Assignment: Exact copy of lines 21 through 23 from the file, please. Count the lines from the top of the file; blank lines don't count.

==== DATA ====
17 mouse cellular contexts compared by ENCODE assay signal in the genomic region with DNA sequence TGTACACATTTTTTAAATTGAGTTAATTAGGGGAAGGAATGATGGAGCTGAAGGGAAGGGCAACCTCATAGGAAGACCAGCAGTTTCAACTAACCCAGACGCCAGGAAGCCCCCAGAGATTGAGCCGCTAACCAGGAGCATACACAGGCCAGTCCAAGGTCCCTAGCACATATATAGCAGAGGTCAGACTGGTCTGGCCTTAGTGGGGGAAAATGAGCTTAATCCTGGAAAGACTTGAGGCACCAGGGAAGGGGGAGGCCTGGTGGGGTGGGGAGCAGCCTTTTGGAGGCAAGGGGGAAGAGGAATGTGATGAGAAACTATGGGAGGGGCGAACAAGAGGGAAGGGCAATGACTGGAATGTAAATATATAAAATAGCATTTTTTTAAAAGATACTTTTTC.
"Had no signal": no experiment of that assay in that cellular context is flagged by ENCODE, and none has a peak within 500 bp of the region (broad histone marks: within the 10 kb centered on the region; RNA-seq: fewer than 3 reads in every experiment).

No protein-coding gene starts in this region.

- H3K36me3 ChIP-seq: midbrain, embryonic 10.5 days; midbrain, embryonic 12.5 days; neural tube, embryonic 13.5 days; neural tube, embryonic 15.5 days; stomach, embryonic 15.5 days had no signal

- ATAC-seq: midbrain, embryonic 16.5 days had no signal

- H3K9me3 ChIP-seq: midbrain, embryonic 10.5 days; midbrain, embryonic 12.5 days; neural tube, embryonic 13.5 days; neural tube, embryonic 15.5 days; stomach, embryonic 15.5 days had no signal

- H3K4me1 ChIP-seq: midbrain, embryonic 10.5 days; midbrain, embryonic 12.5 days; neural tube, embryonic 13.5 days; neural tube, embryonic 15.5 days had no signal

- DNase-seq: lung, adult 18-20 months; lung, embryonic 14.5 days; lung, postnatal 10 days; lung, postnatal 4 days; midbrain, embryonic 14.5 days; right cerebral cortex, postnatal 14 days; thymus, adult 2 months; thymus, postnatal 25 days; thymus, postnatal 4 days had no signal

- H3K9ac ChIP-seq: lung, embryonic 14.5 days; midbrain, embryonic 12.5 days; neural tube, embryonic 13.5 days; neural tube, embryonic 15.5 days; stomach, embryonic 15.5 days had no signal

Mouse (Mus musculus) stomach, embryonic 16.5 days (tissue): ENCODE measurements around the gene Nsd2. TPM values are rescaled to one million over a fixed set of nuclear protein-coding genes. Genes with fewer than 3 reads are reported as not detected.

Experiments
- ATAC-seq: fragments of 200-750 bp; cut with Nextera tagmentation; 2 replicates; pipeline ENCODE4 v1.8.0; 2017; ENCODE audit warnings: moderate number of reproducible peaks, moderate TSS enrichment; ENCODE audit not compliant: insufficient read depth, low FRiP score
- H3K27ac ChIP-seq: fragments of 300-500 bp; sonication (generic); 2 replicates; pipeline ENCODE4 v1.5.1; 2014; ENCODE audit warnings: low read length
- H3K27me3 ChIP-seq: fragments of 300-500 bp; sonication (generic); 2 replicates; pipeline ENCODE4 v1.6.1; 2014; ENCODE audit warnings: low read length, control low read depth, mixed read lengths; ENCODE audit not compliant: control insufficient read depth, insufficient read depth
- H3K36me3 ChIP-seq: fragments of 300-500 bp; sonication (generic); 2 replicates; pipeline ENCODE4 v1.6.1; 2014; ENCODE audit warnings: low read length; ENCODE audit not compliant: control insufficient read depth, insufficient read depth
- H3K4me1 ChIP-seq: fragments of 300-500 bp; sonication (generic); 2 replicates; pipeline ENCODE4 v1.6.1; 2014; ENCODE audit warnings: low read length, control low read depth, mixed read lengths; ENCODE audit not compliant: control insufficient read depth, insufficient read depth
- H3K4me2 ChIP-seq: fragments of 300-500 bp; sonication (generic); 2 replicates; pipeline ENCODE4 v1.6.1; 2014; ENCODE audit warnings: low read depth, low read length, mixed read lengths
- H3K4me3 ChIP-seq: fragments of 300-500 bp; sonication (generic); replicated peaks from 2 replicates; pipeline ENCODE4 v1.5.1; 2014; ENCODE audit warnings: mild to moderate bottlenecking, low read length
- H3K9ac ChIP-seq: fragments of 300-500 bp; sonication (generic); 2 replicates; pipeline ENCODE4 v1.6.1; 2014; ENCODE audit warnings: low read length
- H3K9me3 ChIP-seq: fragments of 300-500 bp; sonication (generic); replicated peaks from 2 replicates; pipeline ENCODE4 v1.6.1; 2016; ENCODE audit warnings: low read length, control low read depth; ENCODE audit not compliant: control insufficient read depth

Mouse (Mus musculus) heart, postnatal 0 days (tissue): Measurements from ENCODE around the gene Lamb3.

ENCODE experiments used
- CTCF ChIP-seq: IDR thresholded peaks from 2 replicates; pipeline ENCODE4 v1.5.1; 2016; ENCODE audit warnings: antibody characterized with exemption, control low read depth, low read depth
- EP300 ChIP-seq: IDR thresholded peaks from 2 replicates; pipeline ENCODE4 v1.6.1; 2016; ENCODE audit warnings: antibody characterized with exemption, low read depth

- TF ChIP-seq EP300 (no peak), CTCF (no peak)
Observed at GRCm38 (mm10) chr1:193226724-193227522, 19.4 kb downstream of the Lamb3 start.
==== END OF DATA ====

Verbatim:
Mouse (Mus musculus) heart, postnatal 0 days (tissue): Measurements from ENCODE around the gene Lamb3.

ENCODE experiments used
- CTCF ChIP-seq: IDR thresholded peaks from 2 replicates; pipeline ENCODE4 v1.5.1; 2016; ENCODE audit warnings: antibody characterized with exemption, control low read depth, low read depth